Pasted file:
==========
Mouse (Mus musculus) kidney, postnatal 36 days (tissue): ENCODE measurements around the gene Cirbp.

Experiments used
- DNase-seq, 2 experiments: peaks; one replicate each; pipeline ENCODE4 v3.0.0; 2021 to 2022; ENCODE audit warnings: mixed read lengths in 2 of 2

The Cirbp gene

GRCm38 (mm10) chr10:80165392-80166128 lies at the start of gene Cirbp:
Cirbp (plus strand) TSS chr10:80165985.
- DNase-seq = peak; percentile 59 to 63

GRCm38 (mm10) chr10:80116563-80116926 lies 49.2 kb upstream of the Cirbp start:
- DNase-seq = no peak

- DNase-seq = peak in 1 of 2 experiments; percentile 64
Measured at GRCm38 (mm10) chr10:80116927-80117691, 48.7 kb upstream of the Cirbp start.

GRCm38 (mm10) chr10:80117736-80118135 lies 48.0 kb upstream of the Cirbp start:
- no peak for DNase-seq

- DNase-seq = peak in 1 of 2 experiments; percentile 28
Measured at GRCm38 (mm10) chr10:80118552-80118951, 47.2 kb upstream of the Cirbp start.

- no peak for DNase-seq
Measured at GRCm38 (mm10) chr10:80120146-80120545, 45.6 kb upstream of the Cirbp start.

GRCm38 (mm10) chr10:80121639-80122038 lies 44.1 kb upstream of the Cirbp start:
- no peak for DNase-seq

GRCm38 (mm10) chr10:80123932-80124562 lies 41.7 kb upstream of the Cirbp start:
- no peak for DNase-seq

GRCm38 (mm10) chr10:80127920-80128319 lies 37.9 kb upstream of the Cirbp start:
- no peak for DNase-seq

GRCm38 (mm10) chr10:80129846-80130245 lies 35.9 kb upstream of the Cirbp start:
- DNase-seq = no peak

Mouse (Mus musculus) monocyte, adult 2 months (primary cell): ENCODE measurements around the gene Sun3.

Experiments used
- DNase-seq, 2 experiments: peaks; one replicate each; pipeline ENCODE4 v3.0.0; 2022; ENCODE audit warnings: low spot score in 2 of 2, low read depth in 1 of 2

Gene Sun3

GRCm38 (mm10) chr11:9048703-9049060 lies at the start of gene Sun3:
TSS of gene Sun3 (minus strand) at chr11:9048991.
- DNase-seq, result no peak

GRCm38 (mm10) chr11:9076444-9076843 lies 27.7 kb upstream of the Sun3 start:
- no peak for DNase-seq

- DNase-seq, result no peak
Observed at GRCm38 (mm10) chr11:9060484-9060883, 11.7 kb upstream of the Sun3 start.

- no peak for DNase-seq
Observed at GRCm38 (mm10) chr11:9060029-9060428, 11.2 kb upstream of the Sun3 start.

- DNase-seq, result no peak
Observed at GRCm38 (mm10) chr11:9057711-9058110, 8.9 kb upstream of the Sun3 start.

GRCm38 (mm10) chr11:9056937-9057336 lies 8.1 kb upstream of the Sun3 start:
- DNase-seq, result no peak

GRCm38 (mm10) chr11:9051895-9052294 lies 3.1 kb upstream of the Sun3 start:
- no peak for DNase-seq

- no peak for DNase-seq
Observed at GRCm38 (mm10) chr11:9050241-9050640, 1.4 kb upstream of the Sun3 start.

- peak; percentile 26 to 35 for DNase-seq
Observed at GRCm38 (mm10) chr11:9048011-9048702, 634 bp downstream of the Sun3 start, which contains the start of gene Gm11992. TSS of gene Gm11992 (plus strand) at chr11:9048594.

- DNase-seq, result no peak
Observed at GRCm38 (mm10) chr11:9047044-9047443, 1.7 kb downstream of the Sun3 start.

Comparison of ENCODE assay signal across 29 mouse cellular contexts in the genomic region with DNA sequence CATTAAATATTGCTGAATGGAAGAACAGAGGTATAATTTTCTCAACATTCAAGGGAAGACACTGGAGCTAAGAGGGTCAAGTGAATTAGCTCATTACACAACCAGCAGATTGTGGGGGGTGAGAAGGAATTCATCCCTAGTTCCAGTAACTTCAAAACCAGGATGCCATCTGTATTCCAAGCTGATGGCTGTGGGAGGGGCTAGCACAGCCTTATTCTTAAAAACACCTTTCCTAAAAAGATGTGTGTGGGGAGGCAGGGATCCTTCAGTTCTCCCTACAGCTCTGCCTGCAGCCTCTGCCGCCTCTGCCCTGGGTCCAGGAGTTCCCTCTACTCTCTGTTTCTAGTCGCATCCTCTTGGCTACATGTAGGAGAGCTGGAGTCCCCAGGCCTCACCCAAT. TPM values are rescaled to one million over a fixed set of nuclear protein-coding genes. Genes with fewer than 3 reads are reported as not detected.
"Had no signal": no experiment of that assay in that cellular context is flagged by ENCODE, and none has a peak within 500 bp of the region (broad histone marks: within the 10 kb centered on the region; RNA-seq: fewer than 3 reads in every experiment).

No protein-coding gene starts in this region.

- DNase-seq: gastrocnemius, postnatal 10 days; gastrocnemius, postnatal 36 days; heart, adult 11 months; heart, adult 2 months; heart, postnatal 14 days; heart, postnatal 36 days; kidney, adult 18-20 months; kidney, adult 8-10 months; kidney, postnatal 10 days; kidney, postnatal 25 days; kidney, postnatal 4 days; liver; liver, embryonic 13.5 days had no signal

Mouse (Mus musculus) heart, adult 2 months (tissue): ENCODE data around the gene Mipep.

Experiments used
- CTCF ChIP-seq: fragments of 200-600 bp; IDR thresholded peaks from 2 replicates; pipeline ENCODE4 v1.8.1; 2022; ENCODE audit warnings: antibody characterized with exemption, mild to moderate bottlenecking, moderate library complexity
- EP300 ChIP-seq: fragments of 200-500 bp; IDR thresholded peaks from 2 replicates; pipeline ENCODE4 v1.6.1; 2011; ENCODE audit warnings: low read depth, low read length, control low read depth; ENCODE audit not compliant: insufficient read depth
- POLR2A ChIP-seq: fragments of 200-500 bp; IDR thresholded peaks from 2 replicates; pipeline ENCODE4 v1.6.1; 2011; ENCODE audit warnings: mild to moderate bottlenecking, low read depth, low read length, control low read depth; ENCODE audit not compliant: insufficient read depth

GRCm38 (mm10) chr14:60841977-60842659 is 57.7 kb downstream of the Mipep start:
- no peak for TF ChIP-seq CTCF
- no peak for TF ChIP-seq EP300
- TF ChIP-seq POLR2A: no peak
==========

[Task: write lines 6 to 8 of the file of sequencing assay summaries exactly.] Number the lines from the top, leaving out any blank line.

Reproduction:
Cirbp (plus strand) TSS chr10:80165985.
- DNase-seq = peak; percentile 59 to 63

GRCm38 (mm10) chr10:80116563-80116926 lies 49.2 kb upstream of the Cirbp start: